According to scientists at NASA’s Goddard Institute of Space Studies (GISS) in New York, the months of June, July, and August combined were 0.41 degrees Fahrenheit (0.23 degrees Celsius) warmer than any other summer, and 2.1 degrees F (1.2 C) warmer than the average summer between 1951 and 1980. August alone was 2.2 F (1.2 C) warmer than the average.
The above map depicts global temperature anomalies for meteorological summer in 2023 (June, July, and August). It shows how much warmer or cooler different regions of Earth were compared to the baseline average from 1951 to 1980. Credits: NASA Earth Observatory/Lauren Dauphin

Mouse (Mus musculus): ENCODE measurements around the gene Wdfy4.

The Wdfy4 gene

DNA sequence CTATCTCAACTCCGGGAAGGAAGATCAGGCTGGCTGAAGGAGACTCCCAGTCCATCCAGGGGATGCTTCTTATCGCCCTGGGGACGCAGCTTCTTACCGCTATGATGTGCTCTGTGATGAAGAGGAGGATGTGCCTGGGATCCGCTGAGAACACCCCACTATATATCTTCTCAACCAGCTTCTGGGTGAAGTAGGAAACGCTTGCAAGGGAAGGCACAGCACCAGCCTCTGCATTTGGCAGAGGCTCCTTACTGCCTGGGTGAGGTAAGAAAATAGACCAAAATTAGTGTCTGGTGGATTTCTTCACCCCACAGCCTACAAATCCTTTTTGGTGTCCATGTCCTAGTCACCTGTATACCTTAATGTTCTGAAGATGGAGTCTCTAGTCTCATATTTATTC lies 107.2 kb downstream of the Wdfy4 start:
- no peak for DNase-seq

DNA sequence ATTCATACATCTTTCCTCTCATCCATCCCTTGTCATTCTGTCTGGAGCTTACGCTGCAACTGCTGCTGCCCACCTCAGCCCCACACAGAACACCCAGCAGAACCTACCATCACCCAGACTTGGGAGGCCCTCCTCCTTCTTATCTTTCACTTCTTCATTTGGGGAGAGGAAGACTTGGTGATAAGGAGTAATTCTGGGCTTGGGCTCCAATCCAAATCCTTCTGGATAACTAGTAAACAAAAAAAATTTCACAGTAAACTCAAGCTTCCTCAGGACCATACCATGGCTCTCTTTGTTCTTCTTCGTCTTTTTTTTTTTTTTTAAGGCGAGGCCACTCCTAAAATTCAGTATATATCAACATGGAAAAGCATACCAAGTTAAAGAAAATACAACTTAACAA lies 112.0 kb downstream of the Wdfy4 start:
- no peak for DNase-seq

This new record comes as exceptional heat swept across much of the world, exacerbating deadly wildfires in Canada and Hawaii, and searing heat waves in South America, Japan, Europe, and the U.S., while likely contributing to severe rainfall in Italy, Greece, and Central Europe.
Credits: NASA Earth Observatory/Lauren Dauphin
NASA Administrator Bill Nelson, said:
“Summer 2023’s record-setting temperatures aren’t just a set of numbers – they result in dire real-world consequences. From sweltering temperatures in Arizona and across the country, to wildfires across Canada, and extreme flooding in Europe and Asia, extreme weather is threatening lives and livelihoods around the world. The impacts of climate change are a threat to our planet and future generations, threats that NASA and the Biden-Harris Administration are tackling head on.”